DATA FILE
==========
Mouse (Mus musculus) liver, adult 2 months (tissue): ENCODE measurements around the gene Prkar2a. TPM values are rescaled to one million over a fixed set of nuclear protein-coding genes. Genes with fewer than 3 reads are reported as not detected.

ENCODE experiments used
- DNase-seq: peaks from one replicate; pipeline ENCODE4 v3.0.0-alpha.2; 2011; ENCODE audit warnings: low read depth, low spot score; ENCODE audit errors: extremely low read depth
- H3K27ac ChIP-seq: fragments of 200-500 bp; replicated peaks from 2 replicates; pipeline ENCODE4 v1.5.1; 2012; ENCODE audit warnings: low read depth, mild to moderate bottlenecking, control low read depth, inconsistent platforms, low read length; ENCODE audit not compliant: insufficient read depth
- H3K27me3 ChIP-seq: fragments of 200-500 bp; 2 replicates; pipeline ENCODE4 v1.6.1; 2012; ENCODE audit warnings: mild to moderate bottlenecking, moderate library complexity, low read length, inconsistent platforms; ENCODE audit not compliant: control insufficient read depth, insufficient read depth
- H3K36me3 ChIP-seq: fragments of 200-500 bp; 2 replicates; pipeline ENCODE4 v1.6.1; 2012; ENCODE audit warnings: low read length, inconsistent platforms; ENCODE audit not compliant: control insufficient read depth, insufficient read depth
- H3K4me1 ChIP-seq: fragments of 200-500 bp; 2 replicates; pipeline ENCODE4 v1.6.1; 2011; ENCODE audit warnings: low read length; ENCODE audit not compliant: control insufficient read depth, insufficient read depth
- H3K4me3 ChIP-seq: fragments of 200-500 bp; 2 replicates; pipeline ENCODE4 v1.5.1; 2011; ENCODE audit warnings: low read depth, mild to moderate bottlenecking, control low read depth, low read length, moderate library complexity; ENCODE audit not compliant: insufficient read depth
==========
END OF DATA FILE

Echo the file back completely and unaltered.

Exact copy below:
Mouse (Mus musculus) liver, adult 2 months (tissue): ENCODE measurements around the gene Prkar2a. TPM values are rescaled to one million over a fixed set of nuclear protein-coding genes. Genes with fewer than 3 reads are reported as not detected.

ENCODE experiments used
- DNase-seq: peaks from one replicate; pipeline ENCODE4 v3.0.0-alpha.2; 2011; ENCODE audit warnings: low read depth, low spot score; ENCODE audit errors: extremely low read depth
- H3K27ac ChIP-seq: fragments of 200-500 bp; replicated peaks from 2 replicates; pipeline ENCODE4 v1.5.1; 2012; ENCODE audit warnings: low read depth, mild to moderate bottlenecking, control low read depth, inconsistent platforms, low read length; ENCODE audit not compliant: insufficient read depth
- H3K27me3 ChIP-seq: fragments of 200-500 bp; 2 replicates; pipeline ENCODE4 v1.6.1; 2012; ENCODE audit warnings: mild to moderate bottlenecking, moderate library complexity, low read length, inconsistent platforms; ENCODE audit not compliant: control insufficient read depth, insufficient read depth
- H3K36me3 ChIP-seq: fragments of 200-500 bp; 2 replicates; pipeline ENCODE4 v1.6.1; 2012; ENCODE audit warnings: low read length, inconsistent platforms; ENCODE audit not compliant: control insufficient read depth, insufficient read depth
- H3K4me1 ChIP-seq: fragments of 200-500 bp; 2 replicates; pipeline ENCODE4 v1.6.1; 2011; ENCODE audit warnings: low read length; ENCODE audit not compliant: control insufficient read depth, insufficient read depth
- H3K4me3 ChIP-seq: fragments of 200-500 bp; 2 replicates; pipeline ENCODE4 v1.5.1; 2011; ENCODE audit warnings: low read depth, mild to moderate bottlenecking, control low read depth, low read length, moderate library complexity; ENCODE audit not compliant: insufficient read depth